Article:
When it first emerged, 3D printing was revolutionary, changing the possibilities of our world and the manufacturing industry. Yet this technology has quickly become mainstream and already proven its relevance to the chemical industry. Now the next innovation on the horizon is 4D printing. What will this technology hold for chemicals?
Emergence of 4D printing
While 3D printing has broadened the capabilities of the manufacturing industry, it still has limitations. This is where 4D printing can come in, giving manufacturers the ability to do more than they could before. Manufacturers could program printed materials so they can later self-assemble or change to fit what’s needed when reacting to heat, water, or another stimulus.
How 4D printing could impact the chemical industry
First and foremost, think about new feedstocks, composites, or formulations developed in chemical labs along with innovative process technologies. Think about items used as laboratory or plant equipment or even spare parts that could start out compressed and expand or self-assemble after being exposed to specific conditions. Imagine pipelines in remote areas that could go back to their original shape after being damaged.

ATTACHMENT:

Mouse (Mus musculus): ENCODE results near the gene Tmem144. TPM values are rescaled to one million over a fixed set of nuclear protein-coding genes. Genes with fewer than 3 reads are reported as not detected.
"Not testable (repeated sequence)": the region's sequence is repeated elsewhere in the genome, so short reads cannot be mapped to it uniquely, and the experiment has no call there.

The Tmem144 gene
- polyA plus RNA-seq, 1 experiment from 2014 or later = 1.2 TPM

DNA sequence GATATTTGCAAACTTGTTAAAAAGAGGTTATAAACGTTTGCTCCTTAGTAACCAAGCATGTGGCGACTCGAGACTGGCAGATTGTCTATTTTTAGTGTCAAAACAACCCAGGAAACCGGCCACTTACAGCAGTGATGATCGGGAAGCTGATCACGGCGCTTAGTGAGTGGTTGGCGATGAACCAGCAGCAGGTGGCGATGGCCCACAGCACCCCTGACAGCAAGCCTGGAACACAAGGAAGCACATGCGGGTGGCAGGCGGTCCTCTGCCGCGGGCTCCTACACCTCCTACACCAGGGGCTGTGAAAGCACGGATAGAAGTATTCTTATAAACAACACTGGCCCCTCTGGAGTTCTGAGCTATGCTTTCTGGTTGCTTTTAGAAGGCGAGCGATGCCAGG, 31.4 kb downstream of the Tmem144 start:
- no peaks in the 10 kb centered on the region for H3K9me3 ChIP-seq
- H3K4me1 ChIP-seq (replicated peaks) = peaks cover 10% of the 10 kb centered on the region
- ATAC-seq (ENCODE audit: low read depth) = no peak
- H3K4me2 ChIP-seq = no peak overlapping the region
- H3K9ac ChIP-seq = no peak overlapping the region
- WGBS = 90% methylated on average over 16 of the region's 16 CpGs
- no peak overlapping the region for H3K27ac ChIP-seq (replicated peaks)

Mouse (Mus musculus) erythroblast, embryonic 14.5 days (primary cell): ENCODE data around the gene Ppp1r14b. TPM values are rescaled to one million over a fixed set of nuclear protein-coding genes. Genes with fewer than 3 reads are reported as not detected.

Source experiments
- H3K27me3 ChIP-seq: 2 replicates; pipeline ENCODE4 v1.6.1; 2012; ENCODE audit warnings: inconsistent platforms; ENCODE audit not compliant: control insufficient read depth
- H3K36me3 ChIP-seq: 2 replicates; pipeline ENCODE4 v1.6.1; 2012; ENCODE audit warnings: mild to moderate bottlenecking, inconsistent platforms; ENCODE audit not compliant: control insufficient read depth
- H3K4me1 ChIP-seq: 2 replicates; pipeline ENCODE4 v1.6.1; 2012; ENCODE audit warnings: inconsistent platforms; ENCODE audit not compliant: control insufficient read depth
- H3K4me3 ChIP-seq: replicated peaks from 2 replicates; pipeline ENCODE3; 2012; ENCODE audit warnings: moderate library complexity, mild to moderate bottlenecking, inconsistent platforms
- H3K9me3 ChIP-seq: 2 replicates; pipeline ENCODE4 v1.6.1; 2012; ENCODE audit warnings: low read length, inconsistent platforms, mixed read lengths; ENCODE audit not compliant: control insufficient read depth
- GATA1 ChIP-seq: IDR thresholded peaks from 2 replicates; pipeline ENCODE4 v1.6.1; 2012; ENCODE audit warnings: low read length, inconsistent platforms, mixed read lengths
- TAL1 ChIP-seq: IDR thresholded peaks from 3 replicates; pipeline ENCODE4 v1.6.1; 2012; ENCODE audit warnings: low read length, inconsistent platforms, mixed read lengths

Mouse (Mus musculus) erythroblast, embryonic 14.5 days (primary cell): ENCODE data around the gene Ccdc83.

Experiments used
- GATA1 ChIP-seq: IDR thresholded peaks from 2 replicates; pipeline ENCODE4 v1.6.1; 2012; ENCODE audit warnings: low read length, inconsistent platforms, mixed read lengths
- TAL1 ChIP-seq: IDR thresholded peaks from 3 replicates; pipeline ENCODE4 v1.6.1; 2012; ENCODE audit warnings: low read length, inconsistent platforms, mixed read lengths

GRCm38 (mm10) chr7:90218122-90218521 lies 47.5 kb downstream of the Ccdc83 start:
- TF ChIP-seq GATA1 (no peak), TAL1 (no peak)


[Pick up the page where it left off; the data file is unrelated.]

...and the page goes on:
If plant or manufacturing equipment has the capability to (re-)assemble itself, skilled technicians in remote areas may no longer be needed. Moreover, 4D printing could overcome 3D printing limitations, such as large items that are too big to be fully printed.
Looking to the future
4D printing is still being researched and developed, but it could change the way supply chains in our world run. This technology can be part of the broader digital transformation, used alongside AI, the IoT, blockchain, and robotics. Many use cases are showing promising results, so stay tuned to see where this technology takes the chemical industry.